Schevitz expresses pride in his espionage work for the East during the Cold War. He does not express regrets. “I felt that I was helping prevent a war and that I was giving East Germany breathing space.”

Today Schevitz, 81, and Altman-Schevitz live in Trauchgau, a quaint Bavarian village where flowers spill over the balconies of traditional homes. Steps from the town church and clock tower, the couple rent a centuries-old two-story home. Their windows overlook neat piles of logs in neighboring yards and the Allgäu Alps beyond.

For many years, Schevitz did not discuss his Stasi past and maintained the fiction that he had worked for the CIA so that he and his wife could keep their post-espionage jobs, he as a family therapist and representative for a medical-device company. After both retired, they agreed to talk publicly, ahead of the January publication of Altman-Schevitz’s memoir, in German, of her life as a spy. Over two days in conversation with PAW, the two confirmed the details of their espionage documented in German court records.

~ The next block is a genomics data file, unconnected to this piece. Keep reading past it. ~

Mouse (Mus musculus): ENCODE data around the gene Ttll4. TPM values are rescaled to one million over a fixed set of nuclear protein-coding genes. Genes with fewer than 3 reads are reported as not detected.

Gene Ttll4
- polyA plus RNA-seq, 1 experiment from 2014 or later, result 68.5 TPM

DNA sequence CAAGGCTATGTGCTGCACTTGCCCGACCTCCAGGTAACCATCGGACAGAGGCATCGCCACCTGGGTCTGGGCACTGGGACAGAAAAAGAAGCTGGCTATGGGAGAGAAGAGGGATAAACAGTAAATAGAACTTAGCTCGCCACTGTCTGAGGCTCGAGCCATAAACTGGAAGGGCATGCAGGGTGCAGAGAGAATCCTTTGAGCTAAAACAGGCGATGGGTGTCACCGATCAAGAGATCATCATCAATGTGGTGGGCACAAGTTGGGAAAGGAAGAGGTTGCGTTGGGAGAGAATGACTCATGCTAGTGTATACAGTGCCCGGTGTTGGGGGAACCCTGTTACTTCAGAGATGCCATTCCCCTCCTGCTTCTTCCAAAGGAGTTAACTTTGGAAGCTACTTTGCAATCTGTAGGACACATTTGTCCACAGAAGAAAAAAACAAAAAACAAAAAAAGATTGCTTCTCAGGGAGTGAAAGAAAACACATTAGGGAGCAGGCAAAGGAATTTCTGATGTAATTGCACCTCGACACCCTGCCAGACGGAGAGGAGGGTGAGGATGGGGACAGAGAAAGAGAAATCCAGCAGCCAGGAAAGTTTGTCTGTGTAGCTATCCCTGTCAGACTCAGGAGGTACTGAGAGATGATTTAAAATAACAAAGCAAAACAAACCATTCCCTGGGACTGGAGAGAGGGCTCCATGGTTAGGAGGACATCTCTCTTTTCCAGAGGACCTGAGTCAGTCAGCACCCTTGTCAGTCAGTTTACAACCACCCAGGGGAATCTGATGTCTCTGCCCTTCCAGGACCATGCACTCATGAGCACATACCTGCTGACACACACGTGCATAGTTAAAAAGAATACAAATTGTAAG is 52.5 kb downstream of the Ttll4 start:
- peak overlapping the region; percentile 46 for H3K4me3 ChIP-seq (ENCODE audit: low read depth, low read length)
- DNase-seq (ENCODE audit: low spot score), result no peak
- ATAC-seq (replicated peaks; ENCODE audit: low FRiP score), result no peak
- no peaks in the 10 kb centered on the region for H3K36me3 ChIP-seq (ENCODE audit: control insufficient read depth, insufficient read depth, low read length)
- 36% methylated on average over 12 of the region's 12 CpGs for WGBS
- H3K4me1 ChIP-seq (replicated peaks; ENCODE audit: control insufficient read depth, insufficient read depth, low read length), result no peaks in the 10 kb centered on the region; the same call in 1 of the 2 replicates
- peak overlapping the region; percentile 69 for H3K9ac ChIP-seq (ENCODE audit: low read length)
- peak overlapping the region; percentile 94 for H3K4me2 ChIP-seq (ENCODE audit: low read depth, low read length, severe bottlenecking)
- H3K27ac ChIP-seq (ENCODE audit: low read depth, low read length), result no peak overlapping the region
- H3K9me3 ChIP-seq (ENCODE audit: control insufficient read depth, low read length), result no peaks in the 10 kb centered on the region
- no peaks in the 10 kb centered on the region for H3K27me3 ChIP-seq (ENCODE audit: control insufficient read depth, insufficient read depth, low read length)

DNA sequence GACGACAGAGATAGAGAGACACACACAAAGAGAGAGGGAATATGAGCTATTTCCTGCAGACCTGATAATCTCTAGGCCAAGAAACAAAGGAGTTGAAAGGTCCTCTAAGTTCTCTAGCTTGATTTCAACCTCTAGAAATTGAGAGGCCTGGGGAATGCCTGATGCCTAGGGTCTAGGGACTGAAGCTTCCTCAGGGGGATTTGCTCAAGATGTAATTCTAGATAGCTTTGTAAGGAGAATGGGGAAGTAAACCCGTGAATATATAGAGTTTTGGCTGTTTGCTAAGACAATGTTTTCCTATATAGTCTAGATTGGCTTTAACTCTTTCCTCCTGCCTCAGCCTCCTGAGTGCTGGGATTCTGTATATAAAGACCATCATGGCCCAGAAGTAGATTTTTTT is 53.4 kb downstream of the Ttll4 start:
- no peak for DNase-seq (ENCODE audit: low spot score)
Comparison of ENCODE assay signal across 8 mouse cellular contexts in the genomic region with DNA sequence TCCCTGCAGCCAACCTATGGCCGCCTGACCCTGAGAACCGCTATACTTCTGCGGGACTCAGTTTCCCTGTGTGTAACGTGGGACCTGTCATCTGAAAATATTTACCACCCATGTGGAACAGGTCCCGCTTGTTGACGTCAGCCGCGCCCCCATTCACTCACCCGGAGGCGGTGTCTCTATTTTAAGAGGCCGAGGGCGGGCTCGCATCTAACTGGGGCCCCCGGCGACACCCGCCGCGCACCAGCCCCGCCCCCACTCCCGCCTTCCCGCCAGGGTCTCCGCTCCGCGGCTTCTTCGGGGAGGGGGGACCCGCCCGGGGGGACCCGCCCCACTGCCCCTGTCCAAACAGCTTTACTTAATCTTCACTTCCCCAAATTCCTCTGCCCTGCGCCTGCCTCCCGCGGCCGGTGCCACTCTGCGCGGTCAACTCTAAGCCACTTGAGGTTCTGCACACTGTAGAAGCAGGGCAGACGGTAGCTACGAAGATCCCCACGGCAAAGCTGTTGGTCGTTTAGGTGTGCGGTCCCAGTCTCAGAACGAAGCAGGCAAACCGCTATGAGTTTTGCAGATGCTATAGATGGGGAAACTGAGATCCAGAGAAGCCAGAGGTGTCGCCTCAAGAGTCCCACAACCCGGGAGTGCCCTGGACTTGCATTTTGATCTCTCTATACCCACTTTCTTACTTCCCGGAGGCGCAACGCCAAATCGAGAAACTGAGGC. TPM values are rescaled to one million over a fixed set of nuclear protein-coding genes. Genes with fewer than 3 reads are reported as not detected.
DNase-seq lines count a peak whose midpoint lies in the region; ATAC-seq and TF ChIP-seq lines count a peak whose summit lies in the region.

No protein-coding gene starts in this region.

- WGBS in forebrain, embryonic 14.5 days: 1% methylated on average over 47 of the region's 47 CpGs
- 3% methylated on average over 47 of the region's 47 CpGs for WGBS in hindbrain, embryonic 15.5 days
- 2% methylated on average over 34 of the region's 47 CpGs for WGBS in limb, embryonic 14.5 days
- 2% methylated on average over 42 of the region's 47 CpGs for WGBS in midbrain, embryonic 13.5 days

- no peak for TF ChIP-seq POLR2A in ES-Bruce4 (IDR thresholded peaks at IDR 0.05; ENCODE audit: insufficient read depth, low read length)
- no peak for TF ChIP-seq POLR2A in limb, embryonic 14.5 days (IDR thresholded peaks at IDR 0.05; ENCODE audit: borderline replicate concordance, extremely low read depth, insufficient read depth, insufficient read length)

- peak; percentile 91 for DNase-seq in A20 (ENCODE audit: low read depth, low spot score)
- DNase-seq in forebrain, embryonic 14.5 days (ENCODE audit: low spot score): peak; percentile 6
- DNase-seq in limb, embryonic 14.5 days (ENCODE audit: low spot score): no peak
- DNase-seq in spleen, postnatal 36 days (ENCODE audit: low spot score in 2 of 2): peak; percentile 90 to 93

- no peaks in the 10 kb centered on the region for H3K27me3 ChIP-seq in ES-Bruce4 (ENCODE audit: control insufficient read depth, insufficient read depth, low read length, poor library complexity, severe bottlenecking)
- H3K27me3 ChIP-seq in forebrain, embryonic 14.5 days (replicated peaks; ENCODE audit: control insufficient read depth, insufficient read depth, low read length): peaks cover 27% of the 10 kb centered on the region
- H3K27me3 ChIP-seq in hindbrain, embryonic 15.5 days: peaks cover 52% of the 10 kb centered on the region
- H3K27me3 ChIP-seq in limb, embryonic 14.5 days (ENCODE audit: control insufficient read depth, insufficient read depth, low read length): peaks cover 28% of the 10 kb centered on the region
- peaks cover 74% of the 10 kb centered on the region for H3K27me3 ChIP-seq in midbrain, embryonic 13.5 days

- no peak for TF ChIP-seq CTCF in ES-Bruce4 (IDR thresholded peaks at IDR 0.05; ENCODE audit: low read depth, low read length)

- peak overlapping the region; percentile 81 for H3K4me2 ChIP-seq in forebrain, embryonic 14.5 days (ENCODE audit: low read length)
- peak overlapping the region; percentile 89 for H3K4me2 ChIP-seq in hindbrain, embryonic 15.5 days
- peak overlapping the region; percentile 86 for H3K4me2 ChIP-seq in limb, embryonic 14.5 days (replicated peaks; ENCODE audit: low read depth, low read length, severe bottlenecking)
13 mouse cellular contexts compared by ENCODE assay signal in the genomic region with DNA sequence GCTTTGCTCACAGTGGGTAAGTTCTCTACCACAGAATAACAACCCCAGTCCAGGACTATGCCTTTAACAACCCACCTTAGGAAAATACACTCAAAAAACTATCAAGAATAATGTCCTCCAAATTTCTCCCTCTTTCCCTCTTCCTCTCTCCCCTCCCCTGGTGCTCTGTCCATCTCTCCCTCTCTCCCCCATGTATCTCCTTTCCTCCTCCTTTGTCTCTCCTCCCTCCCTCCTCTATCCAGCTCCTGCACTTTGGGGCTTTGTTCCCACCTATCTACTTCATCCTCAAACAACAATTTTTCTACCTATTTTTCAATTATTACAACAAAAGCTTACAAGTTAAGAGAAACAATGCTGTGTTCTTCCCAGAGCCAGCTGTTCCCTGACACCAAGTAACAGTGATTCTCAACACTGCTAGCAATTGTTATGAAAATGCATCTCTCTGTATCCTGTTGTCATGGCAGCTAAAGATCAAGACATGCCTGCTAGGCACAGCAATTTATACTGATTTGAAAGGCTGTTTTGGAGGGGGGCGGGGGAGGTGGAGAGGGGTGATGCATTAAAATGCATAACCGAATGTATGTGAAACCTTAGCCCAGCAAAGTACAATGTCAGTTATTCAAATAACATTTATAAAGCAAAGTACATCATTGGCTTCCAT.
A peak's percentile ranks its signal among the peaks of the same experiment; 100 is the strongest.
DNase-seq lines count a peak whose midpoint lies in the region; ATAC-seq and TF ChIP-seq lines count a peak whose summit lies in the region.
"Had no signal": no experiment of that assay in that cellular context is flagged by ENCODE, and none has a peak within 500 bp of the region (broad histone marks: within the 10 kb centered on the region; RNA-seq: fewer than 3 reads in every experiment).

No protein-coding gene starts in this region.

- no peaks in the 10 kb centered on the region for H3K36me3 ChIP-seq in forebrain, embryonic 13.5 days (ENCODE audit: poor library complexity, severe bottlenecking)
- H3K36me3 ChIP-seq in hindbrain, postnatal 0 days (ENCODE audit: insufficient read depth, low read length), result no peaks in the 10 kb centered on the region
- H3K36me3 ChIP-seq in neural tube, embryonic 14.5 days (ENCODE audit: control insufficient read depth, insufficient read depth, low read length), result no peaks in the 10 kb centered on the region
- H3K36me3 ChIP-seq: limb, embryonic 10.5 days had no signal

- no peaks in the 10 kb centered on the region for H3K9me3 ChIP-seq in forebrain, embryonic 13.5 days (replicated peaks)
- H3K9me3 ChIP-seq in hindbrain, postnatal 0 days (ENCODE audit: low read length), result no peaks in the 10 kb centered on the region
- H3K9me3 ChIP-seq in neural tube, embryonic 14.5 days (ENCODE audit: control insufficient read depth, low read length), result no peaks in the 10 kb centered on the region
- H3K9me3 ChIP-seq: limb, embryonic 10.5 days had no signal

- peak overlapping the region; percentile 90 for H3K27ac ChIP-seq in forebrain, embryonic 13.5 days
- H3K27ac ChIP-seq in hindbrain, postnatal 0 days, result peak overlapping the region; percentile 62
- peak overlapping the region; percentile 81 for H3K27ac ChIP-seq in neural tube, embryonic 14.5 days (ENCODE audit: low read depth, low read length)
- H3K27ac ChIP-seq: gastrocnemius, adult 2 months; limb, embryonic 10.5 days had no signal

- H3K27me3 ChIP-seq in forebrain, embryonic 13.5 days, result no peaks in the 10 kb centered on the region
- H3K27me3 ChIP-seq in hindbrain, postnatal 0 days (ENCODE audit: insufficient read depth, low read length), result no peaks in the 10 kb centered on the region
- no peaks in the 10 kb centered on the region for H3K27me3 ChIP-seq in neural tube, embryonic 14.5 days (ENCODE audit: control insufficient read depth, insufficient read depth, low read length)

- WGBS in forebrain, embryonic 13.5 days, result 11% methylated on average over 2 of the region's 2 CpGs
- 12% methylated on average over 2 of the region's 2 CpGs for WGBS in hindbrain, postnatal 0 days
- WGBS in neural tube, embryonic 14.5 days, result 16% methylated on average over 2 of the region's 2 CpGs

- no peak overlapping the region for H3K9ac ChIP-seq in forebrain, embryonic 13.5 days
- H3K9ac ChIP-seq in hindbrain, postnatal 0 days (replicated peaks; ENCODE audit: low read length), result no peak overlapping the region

Schevitz expresses pride in his espionage work. He does not express regrets. “I felt that I was helping prevent a war and that I was giving East Germany breathing space. I never thought I was responsible for the Easterners using that breathing space,” he says. If East Germans messed it up, he suggests, “I don’t feel responsible; what could I have done?”

He rarely reflects on his impact on the lives of others, like those who suffered under Stasi surveillance. Instead, he focuses on his ideological commitment to socialist ideals. “The intelligence services don’t work in categories of fair and unfair,” he says. “Obviously, as a spy, you’re a little bit devious, or you wouldn’t be successful.” The pursuit of these higher ideals justified any damage he may have caused, he says.